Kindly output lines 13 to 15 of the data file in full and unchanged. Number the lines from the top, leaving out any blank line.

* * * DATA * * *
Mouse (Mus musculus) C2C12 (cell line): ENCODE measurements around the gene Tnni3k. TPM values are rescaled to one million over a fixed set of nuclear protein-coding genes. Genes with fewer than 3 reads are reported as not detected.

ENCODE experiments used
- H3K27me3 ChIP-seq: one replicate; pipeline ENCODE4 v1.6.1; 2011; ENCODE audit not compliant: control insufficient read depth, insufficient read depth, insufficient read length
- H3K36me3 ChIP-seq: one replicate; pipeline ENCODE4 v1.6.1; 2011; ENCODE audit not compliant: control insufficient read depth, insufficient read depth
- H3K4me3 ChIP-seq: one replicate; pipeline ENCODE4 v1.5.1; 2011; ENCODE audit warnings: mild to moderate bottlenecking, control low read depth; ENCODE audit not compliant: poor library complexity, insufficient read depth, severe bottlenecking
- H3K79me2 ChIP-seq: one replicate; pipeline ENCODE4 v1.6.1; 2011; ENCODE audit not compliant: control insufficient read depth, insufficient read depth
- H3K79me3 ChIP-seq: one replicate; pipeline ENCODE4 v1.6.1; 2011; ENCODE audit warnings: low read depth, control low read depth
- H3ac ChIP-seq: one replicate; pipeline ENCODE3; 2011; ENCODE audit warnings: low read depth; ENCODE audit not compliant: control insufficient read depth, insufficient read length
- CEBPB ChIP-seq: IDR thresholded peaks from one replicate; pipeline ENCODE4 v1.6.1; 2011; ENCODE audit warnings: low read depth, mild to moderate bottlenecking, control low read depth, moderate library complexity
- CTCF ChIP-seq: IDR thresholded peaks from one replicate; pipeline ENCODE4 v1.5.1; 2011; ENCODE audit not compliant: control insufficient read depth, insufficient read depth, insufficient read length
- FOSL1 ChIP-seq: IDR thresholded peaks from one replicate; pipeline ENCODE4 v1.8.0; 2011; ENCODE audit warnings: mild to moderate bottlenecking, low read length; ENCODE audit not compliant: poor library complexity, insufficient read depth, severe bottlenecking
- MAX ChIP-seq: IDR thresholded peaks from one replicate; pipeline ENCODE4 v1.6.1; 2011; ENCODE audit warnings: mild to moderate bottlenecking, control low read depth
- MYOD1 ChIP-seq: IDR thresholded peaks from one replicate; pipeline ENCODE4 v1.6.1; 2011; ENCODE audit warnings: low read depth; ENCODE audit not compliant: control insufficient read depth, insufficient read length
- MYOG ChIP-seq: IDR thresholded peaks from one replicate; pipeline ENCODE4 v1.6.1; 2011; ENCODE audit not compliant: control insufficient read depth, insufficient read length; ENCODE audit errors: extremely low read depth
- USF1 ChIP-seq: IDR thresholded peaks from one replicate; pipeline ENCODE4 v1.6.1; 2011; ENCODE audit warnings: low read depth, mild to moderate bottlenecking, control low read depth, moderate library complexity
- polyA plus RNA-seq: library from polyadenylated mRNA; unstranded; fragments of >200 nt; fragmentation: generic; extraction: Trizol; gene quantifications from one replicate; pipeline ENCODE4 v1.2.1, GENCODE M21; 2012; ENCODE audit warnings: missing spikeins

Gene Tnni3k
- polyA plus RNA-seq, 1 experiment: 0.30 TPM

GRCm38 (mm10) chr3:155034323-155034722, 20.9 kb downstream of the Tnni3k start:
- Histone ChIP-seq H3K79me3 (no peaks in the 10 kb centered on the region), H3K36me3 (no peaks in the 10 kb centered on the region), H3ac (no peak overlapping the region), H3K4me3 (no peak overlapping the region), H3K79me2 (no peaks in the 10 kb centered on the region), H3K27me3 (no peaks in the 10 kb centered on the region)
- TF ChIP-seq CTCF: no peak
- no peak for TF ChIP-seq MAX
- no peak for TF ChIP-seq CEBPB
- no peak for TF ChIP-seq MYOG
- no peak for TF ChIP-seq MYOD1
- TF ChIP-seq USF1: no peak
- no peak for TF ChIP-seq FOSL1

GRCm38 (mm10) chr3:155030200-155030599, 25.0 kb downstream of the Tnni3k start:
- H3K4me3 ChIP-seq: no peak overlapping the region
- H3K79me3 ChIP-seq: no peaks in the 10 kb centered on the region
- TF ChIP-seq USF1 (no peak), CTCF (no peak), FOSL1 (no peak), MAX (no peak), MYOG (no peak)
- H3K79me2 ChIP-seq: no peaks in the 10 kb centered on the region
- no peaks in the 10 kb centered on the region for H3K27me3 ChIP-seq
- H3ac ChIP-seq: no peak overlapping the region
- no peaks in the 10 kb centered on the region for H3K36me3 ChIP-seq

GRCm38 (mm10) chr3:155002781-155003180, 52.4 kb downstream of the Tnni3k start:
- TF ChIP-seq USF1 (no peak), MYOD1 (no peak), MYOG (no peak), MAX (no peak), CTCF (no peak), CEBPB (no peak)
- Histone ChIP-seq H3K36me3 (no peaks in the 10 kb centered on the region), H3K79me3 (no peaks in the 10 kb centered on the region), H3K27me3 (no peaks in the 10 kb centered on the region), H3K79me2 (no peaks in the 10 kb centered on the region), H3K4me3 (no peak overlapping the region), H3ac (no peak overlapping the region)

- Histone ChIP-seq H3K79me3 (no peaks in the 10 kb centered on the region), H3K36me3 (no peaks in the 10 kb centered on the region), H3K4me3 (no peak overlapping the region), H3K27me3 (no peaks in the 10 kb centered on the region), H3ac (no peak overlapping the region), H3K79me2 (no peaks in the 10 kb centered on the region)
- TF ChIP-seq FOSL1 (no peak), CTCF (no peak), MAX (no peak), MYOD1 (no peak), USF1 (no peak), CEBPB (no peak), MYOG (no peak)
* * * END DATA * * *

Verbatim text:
- MYOD1 ChIP-seq: IDR thresholded peaks from one replicate; pipeline ENCODE4 v1.6.1; 2011; ENCODE audit warnings: low read depth; ENCODE audit not compliant: control insufficient read depth, insufficient read length
- MYOG ChIP-seq: IDR thresholded peaks from one replicate; pipeline ENCODE4 v1.6.1; 2011; ENCODE audit not compliant: control insufficient read depth, insufficient read length; ENCODE audit errors: extremely low read depth
- USF1 ChIP-seq: IDR thresholded peaks from one replicate; pipeline ENCODE4 v1.6.1; 2011; ENCODE audit warnings: low read depth, mild to moderate bottlenecking, control low read depth, moderate library complexity